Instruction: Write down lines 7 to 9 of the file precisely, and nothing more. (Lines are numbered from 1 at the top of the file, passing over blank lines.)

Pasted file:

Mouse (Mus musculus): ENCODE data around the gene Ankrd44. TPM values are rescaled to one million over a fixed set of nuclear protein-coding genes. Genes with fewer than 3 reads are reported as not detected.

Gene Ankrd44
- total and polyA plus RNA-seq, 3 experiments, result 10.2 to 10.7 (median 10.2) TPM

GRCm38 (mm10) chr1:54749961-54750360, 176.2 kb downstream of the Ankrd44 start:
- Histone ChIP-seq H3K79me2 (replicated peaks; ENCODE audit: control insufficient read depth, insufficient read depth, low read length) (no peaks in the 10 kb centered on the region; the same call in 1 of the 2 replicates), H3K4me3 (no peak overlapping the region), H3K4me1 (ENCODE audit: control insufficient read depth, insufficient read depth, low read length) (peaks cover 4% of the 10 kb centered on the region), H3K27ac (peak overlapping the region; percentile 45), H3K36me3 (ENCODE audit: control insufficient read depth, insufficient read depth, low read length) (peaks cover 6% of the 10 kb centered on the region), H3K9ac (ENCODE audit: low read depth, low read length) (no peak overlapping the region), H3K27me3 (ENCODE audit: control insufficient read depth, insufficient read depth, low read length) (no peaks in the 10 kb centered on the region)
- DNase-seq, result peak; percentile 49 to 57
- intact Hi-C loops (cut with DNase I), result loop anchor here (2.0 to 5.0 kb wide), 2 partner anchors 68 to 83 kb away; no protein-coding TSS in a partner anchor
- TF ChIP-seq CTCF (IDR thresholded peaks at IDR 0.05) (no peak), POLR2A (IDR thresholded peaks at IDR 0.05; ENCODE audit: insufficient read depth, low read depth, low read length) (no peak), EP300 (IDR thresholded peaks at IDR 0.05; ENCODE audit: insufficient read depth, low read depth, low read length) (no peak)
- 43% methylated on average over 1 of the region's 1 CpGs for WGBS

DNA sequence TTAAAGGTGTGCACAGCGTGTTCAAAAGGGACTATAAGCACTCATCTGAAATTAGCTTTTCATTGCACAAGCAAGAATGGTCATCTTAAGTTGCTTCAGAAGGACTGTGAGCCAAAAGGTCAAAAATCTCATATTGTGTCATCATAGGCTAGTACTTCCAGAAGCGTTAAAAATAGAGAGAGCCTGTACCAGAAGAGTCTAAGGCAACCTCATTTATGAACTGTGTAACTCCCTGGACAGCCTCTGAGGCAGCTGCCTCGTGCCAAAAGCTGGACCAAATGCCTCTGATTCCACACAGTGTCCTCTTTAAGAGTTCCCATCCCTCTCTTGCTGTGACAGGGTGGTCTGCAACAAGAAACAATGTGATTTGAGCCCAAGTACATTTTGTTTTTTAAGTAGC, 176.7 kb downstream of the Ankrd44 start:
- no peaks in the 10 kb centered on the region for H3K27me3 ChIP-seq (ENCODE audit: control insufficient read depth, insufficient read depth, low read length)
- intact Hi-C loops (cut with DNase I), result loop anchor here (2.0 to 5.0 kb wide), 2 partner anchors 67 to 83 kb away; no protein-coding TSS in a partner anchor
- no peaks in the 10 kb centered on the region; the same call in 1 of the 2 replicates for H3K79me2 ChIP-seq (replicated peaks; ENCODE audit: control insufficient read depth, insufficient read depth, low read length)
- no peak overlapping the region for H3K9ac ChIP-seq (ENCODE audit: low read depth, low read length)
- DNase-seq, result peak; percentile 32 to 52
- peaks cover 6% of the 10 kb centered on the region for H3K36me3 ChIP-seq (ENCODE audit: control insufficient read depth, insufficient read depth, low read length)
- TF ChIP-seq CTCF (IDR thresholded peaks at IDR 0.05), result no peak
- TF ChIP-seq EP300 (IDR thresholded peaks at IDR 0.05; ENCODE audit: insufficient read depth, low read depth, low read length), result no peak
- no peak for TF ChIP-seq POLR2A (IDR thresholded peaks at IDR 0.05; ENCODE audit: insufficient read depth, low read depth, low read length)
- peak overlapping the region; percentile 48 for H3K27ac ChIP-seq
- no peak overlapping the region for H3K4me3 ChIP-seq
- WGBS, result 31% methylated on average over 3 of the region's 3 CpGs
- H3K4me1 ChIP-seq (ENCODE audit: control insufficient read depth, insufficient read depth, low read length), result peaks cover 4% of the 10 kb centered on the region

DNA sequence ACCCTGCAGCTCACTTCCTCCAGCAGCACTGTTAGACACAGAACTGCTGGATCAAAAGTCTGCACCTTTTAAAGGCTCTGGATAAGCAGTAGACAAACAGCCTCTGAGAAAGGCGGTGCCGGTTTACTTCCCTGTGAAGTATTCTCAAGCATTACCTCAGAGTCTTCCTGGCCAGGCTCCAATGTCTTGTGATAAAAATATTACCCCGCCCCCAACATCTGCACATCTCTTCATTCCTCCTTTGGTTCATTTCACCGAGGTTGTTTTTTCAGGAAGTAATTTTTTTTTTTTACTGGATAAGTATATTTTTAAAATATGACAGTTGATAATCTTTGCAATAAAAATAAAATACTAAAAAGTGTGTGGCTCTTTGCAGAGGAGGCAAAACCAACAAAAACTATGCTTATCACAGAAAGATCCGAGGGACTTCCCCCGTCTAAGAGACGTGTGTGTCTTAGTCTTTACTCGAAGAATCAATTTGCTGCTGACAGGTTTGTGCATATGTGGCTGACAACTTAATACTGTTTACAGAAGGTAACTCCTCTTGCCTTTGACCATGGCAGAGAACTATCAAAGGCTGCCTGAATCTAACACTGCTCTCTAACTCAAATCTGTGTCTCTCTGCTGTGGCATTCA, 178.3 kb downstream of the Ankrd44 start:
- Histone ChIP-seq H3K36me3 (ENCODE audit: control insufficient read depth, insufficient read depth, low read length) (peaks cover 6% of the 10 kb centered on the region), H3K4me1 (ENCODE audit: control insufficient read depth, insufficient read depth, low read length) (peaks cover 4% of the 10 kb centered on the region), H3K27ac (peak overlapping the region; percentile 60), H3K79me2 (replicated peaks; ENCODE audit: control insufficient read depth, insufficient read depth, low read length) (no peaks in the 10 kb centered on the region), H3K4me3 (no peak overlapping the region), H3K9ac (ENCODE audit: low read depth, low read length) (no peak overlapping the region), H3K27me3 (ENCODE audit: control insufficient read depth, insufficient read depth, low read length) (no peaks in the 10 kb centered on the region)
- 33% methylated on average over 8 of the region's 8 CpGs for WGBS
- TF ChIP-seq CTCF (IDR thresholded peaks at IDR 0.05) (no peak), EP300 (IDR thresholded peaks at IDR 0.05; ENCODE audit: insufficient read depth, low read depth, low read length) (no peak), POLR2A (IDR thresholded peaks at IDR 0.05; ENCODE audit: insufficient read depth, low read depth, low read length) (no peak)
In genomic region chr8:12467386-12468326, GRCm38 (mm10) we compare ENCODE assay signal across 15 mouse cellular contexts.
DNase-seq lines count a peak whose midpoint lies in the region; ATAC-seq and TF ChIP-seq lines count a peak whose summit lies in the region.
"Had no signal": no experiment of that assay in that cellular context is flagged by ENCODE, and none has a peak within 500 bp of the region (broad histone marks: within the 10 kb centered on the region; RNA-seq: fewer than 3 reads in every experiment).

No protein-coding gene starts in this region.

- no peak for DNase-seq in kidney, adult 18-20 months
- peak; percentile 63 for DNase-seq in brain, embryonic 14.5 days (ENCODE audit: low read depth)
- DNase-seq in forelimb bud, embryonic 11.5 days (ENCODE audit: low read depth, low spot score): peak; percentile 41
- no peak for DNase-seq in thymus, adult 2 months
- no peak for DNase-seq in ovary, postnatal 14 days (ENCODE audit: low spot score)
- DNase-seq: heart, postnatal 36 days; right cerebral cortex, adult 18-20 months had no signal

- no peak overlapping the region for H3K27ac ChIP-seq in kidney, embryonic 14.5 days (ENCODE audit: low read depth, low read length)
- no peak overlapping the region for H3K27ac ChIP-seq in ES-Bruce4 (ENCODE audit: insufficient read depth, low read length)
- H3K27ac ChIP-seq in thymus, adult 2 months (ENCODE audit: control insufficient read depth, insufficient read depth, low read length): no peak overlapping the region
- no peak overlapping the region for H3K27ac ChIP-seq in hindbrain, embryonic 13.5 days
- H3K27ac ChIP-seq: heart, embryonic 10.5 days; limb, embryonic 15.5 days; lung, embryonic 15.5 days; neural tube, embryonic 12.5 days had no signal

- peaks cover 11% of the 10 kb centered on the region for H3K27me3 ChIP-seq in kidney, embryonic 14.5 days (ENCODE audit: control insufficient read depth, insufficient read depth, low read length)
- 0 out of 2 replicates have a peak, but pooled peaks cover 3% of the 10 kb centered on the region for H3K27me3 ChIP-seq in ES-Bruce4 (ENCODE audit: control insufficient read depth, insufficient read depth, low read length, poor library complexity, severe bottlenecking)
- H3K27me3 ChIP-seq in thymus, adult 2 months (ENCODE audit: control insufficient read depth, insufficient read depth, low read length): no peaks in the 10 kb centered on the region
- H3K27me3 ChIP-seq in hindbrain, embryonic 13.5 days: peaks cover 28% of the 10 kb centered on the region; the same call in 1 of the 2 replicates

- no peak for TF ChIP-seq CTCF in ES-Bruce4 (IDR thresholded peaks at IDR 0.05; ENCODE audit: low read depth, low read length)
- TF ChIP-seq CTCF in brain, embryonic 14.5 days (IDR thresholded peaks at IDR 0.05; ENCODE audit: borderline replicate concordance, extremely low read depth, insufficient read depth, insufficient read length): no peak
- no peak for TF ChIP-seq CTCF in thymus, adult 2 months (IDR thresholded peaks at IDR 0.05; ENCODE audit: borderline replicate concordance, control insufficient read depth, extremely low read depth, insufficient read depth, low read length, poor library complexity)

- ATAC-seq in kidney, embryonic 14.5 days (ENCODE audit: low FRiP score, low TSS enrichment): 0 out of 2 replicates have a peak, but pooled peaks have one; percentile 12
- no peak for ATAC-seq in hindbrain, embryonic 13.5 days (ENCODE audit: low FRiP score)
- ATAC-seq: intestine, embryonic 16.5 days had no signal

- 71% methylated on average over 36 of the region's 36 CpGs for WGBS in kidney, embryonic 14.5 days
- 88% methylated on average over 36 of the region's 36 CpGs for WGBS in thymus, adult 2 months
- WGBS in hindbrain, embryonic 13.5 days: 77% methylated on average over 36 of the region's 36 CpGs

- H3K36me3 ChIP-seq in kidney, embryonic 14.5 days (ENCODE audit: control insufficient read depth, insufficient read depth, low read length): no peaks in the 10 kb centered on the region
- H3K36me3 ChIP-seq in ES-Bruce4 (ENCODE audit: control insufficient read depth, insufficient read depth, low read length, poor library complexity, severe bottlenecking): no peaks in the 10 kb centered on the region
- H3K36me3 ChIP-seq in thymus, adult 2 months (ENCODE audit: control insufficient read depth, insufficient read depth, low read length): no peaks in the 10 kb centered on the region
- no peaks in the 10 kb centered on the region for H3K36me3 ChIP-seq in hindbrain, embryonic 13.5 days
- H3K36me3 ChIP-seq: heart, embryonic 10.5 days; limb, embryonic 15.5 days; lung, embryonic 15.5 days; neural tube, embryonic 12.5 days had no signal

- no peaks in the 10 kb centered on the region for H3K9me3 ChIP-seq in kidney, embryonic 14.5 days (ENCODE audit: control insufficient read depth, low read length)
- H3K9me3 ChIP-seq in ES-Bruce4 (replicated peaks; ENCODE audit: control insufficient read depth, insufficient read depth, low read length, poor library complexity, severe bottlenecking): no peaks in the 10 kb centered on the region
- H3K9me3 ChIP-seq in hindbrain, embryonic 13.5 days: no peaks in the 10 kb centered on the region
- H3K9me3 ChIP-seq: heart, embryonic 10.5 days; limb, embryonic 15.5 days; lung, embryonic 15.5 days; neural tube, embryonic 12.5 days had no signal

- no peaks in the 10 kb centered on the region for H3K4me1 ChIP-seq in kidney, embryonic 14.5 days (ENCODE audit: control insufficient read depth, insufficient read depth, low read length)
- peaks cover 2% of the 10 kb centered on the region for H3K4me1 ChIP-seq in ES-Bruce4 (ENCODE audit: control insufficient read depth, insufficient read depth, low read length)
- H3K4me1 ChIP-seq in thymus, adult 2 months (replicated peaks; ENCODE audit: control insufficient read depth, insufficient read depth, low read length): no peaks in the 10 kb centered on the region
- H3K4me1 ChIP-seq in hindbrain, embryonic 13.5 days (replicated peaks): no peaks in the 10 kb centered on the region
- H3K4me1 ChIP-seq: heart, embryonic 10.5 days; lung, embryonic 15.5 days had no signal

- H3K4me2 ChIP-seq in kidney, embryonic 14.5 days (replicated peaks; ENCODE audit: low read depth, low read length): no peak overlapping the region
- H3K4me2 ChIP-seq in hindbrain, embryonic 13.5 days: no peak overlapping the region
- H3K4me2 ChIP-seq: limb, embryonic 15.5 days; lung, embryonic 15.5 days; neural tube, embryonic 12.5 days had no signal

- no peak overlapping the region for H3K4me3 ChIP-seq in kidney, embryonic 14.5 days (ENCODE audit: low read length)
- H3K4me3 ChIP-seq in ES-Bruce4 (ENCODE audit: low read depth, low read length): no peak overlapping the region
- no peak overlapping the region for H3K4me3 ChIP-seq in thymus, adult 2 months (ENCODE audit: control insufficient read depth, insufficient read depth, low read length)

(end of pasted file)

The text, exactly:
- intact Hi-C loops (cut with DNase I), result loop anchor here (2.0 to 5.0 kb wide), 2 partner anchors 68 to 83 kb away; no protein-coding TSS in a partner anchor
- TF ChIP-seq CTCF (IDR thresholded peaks at IDR 0.05) (no peak), POLR2A (IDR thresholded peaks at IDR 0.05; ENCODE audit: insufficient read depth, low read depth, low read length) (no peak), EP300 (IDR thresholded peaks at IDR 0.05; ENCODE audit: insufficient read depth, low read depth, low read length) (no peak)
- 43% methylated on average over 1 of the region's 1 CpGs for WGBS